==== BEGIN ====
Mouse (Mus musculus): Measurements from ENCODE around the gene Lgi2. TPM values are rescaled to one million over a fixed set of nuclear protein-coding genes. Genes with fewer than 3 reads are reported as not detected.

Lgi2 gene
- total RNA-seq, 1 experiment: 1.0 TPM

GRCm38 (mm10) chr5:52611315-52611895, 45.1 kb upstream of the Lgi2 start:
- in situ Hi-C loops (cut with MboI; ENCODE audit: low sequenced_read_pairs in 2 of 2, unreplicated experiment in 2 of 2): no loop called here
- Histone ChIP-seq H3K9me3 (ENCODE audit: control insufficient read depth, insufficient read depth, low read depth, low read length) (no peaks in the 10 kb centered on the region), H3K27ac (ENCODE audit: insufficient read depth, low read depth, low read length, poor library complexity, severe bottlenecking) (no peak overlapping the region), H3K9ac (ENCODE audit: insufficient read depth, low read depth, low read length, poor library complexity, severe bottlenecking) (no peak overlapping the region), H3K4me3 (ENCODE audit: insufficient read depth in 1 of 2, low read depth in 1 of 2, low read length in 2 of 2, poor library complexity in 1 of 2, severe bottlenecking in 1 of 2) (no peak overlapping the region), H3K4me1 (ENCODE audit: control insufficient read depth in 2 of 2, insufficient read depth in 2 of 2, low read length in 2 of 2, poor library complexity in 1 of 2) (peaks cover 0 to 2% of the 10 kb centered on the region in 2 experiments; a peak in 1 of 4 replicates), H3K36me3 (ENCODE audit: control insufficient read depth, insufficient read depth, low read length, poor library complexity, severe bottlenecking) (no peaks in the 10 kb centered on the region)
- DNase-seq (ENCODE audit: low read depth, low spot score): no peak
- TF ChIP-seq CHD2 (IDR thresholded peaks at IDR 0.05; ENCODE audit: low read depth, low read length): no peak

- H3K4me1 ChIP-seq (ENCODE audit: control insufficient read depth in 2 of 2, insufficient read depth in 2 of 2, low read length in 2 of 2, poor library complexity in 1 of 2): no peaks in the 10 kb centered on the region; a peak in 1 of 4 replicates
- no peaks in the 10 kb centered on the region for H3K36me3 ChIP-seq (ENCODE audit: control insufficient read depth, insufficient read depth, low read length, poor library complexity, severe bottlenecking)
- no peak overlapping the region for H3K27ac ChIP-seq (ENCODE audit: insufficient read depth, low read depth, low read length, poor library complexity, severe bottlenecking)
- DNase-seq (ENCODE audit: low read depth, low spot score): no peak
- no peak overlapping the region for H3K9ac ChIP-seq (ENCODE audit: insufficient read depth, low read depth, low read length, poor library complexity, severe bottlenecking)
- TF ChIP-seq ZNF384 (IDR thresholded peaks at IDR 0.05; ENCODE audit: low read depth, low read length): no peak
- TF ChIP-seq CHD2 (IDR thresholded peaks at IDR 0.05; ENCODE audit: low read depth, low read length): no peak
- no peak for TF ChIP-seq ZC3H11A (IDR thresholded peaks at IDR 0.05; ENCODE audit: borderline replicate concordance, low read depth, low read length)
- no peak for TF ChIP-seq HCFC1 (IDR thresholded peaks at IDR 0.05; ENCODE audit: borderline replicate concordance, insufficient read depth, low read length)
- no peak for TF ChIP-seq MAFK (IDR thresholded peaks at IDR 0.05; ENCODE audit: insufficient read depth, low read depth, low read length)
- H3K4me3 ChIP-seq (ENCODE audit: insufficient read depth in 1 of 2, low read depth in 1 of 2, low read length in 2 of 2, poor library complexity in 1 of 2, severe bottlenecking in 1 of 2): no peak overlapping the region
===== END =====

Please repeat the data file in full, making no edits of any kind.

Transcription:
Mouse (Mus musculus): Measurements from ENCODE around the gene Lgi2. TPM values are rescaled to one million over a fixed set of nuclear protein-coding genes. Genes with fewer than 3 reads are reported as not detected.

Lgi2 gene
- total RNA-seq, 1 experiment: 1.0 TPM

GRCm38 (mm10) chr5:52611315-52611895, 45.1 kb upstream of the Lgi2 start:
- in situ Hi-C loops (cut with MboI; ENCODE audit: low sequenced_read_pairs in 2 of 2, unreplicated experiment in 2 of 2): no loop called here
- Histone ChIP-seq H3K9me3 (ENCODE audit: control insufficient read depth, insufficient read depth, low read depth, low read length) (no peaks in the 10 kb centered on the region), H3K27ac (ENCODE audit: insufficient read depth, low read depth, low read length, poor library complexity, severe bottlenecking) (no peak overlapping the region), H3K9ac (ENCODE audit: insufficient read depth, low read depth, low read length, poor library complexity, severe bottlenecking) (no peak overlapping the region), H3K4me3 (ENCODE audit: insufficient read depth in 1 of 2, low read depth in 1 of 2, low read length in 2 of 2, poor library complexity in 1 of 2, severe bottlenecking in 1 of 2) (no peak overlapping the region), H3K4me1 (ENCODE audit: control insufficient read depth in 2 of 2, insufficient read depth in 2 of 2, low read length in 2 of 2, poor library complexity in 1 of 2) (peaks cover 0 to 2% of the 10 kb centered on the region in 2 experiments; a peak in 1 of 4 replicates), H3K36me3 (ENCODE audit: control insufficient read depth, insufficient read depth, low read length, poor library complexity, severe bottlenecking) (no peaks in the 10 kb centered on the region)
- DNase-seq (ENCODE audit: low read depth, low spot score): no peak
- TF ChIP-seq CHD2 (IDR thresholded peaks at IDR 0.05; ENCODE audit: low read depth, low read length): no peak

- H3K4me1 ChIP-seq (ENCODE audit: control insufficient read depth in 2 of 2, insufficient read depth in 2 of 2, low read length in 2 of 2, poor library complexity in 1 of 2): no peaks in the 10 kb centered on the region; a peak in 1 of 4 replicates
- no peaks in the 10 kb centered on the region for H3K36me3 ChIP-seq (ENCODE audit: control insufficient read depth, insufficient read depth, low read length, poor library complexity, severe bottlenecking)
- no peak overlapping the region for H3K27ac ChIP-seq (ENCODE audit: insufficient read depth, low read depth, low read length, poor library complexity, severe bottlenecking)
- DNase-seq (ENCODE audit: low read depth, low spot score): no peak
- no peak overlapping the region for H3K9ac ChIP-seq (ENCODE audit: insufficient read depth, low read depth, low read length, poor library complexity, severe bottlenecking)
- TF ChIP-seq ZNF384 (IDR thresholded peaks at IDR 0.05; ENCODE audit: low read depth, low read length): no peak
- TF ChIP-seq CHD2 (IDR thresholded peaks at IDR 0.05; ENCODE audit: low read depth, low read length): no peak
- no peak for TF ChIP-seq ZC3H11A (IDR thresholded peaks at IDR 0.05; ENCODE audit: borderline replicate concordance, low read depth, low read length)
- no peak for TF ChIP-seq HCFC1 (IDR thresholded peaks at IDR 0.05; ENCODE audit: borderline replicate concordance, insufficient read depth, low read length)
- no peak for TF ChIP-seq MAFK (IDR thresholded peaks at IDR 0.05; ENCODE audit: insufficient read depth, low read depth, low read length)
- H3K4me3 ChIP-seq (ENCODE audit: insufficient read depth in 1 of 2, low read depth in 1 of 2, low read length in 2 of 2, poor library complexity in 1 of 2, severe bottlenecking in 1 of 2): no peak overlapping the region